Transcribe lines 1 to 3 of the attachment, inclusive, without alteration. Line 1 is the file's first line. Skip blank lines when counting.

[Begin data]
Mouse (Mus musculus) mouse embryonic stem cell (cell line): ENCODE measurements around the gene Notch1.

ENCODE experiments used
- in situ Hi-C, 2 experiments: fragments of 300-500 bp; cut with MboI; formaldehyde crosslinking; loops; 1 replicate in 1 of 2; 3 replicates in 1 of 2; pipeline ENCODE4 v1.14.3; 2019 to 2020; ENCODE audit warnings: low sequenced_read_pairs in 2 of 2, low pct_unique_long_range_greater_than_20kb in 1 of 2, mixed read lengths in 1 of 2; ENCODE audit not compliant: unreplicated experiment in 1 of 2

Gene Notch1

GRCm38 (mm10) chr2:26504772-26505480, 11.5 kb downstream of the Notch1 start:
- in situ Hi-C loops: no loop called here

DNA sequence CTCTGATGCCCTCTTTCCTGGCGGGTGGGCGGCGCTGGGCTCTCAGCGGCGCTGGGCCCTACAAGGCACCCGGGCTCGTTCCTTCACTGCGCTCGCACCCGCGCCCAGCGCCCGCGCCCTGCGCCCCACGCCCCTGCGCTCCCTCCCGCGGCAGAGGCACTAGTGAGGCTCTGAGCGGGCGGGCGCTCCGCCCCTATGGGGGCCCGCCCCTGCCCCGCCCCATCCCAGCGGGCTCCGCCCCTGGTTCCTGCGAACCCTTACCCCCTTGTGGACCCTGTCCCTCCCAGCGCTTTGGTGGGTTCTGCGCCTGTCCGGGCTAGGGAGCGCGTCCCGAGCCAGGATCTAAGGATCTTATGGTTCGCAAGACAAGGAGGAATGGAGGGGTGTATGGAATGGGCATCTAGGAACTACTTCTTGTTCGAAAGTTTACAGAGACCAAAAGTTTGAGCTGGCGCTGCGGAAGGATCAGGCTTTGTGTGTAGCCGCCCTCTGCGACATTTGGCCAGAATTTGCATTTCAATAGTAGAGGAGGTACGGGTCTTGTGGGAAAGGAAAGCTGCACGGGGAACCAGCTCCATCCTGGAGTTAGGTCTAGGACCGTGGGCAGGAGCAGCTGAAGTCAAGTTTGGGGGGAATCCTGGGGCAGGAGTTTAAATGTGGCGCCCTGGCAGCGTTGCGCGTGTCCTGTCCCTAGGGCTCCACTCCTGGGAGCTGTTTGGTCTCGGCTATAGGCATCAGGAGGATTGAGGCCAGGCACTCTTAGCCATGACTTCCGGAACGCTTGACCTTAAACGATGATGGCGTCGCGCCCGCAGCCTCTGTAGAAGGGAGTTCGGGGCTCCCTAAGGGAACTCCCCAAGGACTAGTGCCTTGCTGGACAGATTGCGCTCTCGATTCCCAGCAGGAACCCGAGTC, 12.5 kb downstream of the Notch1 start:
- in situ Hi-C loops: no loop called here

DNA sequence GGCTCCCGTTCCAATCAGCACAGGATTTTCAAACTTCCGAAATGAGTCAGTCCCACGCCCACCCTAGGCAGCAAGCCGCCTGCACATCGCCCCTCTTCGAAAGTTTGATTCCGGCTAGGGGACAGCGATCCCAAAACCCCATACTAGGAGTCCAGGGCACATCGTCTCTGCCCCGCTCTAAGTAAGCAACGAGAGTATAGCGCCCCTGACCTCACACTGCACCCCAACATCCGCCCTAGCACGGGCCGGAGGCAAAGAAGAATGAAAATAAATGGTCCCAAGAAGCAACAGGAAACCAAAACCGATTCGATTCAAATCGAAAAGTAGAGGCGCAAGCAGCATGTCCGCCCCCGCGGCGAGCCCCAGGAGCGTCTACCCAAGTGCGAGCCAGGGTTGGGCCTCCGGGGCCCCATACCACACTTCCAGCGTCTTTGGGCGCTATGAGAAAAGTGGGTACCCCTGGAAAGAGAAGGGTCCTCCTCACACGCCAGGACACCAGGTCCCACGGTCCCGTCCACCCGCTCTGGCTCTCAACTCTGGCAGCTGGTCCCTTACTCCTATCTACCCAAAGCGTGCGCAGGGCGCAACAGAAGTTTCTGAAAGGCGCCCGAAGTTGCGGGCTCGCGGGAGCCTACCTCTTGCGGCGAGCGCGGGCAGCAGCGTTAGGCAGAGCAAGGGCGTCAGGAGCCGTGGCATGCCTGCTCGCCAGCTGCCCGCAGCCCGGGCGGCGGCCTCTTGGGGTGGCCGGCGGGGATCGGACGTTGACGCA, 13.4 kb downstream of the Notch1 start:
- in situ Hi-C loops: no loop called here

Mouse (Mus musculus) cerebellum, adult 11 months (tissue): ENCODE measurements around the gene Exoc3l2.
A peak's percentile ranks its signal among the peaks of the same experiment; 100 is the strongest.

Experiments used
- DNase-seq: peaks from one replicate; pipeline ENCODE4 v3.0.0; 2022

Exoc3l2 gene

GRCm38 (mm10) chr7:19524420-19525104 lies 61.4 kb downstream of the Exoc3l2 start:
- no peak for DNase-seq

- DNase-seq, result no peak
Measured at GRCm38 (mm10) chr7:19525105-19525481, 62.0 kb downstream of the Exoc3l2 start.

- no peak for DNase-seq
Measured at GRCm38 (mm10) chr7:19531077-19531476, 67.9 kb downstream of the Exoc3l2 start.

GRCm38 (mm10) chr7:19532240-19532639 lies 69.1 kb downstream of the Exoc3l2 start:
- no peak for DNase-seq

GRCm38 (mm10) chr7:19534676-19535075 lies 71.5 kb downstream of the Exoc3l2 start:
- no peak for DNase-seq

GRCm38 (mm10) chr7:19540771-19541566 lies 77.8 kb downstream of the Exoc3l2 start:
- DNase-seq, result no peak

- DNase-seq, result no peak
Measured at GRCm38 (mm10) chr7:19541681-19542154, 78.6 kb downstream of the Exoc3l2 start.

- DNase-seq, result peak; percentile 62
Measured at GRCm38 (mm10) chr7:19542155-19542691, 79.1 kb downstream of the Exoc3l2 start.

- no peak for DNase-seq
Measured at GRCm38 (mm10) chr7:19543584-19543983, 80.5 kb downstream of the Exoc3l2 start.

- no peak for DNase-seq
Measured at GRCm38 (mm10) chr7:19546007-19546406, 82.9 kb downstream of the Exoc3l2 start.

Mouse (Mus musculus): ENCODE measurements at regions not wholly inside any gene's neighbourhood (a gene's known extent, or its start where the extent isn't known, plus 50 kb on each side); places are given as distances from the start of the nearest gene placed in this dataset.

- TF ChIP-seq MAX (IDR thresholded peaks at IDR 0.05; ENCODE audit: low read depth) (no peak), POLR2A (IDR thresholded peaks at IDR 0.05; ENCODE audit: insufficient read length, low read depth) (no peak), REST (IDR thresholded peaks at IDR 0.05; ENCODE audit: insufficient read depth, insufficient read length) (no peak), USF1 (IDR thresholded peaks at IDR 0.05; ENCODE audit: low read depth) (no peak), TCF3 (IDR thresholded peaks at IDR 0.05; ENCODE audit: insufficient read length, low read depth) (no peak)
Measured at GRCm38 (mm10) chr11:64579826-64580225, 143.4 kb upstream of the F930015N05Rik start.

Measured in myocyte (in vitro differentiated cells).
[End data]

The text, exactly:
Mouse (Mus musculus) mouse embryonic stem cell (cell line): ENCODE measurements around the gene Notch1.

ENCODE experiments used
- in situ Hi-C, 2 experiments: fragments of 300-500 bp; cut with MboI; formaldehyde crosslinking; loops; 1 replicate in 1 of 2; 3 replicates in 1 of 2; pipeline ENCODE4 v1.14.3; 2019 to 2020; ENCODE audit warnings: low sequenced_read_pairs in 2 of 2, low pct_unique_long_range_greater_than_20kb in 1 of 2, mixed read lengths in 1 of 2; ENCODE audit not compliant: unreplicated experiment in 1 of 2